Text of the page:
In total, 25 of my direct grandparents, great-grandparents, and great-great-grandparents went through the Holocaust. 9 survived, 16 perished.
When we say “Never Forget” we mean it. When we say “Never Again” we mean it. When you see us scream “We have seen this before” believe us and take action.

Saturday, February 25, 2017

A Timely Lesson: Let’s Rise Up; Together (INN D'var Torah)

(This post was written as part of the weekly IfNotNow D'var Torah series. It was originally published at: https://medium.com/ifnotnowtorah/a-timely-lesson-lets-rise-up-together-30f4e869088a)
This week’s Torah reading, Mishpatim (literally, laws), is one of the most complicated Torah portions to study in depth. It is a wealth of laws as they relate to interpersonal relationships — Bein Adam LeChavero. Growing up I attended an ultra-religious school, and we would joke that on this week we need to wear ‘metal pants’ to school, to avoid being wounded by the wrath of our teachers — if/when we couldn’t keep up with the complicated studies.
This week, it felt like every transgender student has to start wearing metal pants to school — this time the regime is coming for us. The highest office in our country made a not so subtle announcement proclaiming “Trans lives don’t matter” and, wink wink, we will ignore Title IX of 1975’s federal human rights law when it comes to one of the most vulnerable communities in the country, transgender youth.
We are at lost. How do we fight back against a government that is pouring all its resources into undoing all we have accomplished in the past few years? How do we fight regressing, when we are still working on progressing? Once again, we can turn to our ancient tradition, and find inspiration to rise up and resist.
Second Temple period coins that were used to bring donate to the temple.
A part of this week’s Torah reading that is perhaps less known to most American Jews, is the special reading of “Shabbat Shekalim” — a special reading about the charity the Israelites ought to donate to the temple. This reading is added every year on the Shabbat leading up to the new month of Adar, the month of happiness, the month of the holiday of Purim.
One of my favorite rabbinical exegesis on this reading, is a interesting conversation between the divine and the Israelite leader, Moshe:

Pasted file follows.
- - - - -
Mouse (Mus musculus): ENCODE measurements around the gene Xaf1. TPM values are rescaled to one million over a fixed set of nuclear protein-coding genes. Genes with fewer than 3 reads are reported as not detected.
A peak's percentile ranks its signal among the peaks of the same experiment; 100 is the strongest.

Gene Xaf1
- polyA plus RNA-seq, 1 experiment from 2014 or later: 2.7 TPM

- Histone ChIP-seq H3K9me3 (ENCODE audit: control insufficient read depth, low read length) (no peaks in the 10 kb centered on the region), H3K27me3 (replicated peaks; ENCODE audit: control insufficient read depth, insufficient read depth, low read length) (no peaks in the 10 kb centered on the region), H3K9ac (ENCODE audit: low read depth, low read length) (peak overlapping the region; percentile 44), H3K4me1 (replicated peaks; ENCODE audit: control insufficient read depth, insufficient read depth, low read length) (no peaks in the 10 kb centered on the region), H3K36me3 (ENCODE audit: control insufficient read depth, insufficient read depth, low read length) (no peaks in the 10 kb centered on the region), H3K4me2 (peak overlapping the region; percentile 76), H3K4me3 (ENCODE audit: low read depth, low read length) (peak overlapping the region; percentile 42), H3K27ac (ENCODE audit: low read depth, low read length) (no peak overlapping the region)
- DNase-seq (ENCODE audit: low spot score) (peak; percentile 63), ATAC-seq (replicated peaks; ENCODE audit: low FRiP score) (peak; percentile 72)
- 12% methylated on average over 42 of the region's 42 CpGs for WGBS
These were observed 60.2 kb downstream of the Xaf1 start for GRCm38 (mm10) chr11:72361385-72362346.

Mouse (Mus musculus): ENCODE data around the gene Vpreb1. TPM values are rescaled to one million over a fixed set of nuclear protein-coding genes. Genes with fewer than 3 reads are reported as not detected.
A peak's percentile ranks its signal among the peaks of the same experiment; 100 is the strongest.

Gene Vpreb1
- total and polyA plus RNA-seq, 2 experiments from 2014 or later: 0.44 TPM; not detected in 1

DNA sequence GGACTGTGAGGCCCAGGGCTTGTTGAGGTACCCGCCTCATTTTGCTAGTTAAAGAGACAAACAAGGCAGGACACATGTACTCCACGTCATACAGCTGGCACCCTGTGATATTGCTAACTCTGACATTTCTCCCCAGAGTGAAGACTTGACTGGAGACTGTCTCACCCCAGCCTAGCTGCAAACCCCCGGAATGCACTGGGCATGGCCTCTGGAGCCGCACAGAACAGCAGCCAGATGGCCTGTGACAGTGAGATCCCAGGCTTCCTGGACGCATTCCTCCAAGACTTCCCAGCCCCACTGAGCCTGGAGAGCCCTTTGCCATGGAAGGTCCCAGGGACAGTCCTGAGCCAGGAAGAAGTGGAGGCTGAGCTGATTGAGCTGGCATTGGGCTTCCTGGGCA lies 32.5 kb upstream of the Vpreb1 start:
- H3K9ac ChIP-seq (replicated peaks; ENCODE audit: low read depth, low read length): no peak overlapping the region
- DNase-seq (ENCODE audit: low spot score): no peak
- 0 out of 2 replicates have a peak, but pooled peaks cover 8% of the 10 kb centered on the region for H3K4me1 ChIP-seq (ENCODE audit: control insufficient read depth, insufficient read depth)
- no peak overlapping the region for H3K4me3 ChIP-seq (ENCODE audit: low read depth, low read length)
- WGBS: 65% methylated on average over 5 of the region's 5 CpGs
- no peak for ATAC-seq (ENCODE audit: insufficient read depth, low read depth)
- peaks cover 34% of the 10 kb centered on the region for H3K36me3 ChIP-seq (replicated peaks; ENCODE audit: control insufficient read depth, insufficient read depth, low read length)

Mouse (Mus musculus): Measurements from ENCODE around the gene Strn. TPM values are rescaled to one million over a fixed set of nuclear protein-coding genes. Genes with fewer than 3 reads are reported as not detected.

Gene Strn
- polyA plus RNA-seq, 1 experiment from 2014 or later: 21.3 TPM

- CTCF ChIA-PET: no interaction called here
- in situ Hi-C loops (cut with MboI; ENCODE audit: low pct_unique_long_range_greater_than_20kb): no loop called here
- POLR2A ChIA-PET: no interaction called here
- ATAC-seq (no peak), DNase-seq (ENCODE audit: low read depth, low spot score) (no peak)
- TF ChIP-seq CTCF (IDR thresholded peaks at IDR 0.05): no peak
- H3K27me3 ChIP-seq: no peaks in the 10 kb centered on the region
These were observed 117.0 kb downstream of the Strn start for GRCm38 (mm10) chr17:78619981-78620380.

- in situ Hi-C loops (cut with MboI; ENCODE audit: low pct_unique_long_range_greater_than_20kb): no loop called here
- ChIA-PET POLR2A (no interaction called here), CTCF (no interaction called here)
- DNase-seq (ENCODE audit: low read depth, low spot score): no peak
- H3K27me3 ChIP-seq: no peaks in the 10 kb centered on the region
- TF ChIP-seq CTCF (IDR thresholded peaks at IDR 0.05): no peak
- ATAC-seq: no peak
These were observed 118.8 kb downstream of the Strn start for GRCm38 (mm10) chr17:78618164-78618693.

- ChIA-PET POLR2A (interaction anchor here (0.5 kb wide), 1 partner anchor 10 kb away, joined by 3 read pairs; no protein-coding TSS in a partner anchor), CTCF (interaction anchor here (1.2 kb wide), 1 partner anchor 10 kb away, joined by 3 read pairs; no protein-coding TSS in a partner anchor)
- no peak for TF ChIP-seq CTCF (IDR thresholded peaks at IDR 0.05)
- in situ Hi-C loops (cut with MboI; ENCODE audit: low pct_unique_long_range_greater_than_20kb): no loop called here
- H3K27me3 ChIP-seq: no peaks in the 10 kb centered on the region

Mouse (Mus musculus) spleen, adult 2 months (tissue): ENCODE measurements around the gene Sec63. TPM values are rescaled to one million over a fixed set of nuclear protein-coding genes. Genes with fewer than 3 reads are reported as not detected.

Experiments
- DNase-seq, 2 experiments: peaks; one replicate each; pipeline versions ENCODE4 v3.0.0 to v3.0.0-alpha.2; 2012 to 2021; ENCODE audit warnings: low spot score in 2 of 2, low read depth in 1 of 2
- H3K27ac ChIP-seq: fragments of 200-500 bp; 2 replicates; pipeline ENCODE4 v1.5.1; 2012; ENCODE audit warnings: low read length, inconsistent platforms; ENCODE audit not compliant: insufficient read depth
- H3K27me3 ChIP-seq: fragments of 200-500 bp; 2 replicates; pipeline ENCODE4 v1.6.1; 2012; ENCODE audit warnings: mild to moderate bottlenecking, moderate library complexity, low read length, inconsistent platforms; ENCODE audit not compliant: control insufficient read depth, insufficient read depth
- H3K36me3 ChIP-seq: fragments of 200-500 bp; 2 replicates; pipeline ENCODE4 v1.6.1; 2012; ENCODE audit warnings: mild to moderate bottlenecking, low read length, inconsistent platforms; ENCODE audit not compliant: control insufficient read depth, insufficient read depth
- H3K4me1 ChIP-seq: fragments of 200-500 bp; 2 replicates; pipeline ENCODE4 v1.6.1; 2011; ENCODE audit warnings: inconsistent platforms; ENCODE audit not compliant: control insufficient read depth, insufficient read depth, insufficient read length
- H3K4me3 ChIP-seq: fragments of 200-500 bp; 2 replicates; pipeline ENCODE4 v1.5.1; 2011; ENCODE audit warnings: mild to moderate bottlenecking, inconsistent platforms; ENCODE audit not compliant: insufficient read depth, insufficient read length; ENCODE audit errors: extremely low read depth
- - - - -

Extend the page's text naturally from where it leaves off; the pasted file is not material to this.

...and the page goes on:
“On Parshat Shekalim Moshe said before the Holy one, Lord of the world, once I die I wouldn’t be remembered? The Holy One responded, I promise you, just like now (while you are alive) you are standing before them and teaching them Parshat Shekalim, and you are raising their heads (raising their spirits), so will it be each and every year when they will read it for me, you will be there at that time, and raise their heads.” (Midrash Tanchuma, 2:9:3)
What’s the significance of ‘reading’ this specific story, that the divine promised Moshe, that this will be how he will be remembered, and that with this he will raise the spirits of the nation?
In the Hasidic teachings of my great ancestor, Rabbi Israel Ben Eliezer — Baal Shem Tov, and his disciples, there is a consistent approach to the power of reading biblical stories. Hasidism teaches that “Reading evokes the time” meaning, that reading a specific story, at a specific time, is not simply storytelling, but it is as if the story is happening once again. In that sense we can understand the relationship between the power of charity and the energy to ‘rise up’: it reminds us, and recreates the original deeds; it is teaching us the power of charity — it is what gives up the power to keep our heads up.
This past week we had an oppertunity to see the power of charity, and how that helps us to rise our heads up: As we were faced with yet another symptom of the rising tide of hate, anti-Semitism, Islamophobia, and discrimination against every minority in our country; motivated by the rhetoric of the highest office in land. This time the victims were the living and the death alike, the vicious attack on the Jewish Cemetery in St. Louis. Yet at this moment the power of charity and inter-faith solidarity rose in its full glory, with over $110,000 raised by Muslim women, to help rebuilt the cemetery.
This is what this Torah portion of interpersonal relationships, and its added portion of rising up through charity teaches us about current days. When we look on both of these ideas, together, The most effective path to resistance is when the persecuted in whichever way it is, gather to fight back, together.
When and if, all the Jews, Muslims, LGBTQIA, People of Color, People of less privileged socio-economic status, and so on, with the help of allies, gather to cry out loud: “WE RESIST” there is nothing we cannot accomplish!
Shabbat Shalom!
PS: Check out the Sefaria source sheet with some of the sources mentioned here: http://www.sefaria.org/sheets/57914

Tuesday, November 22, 2016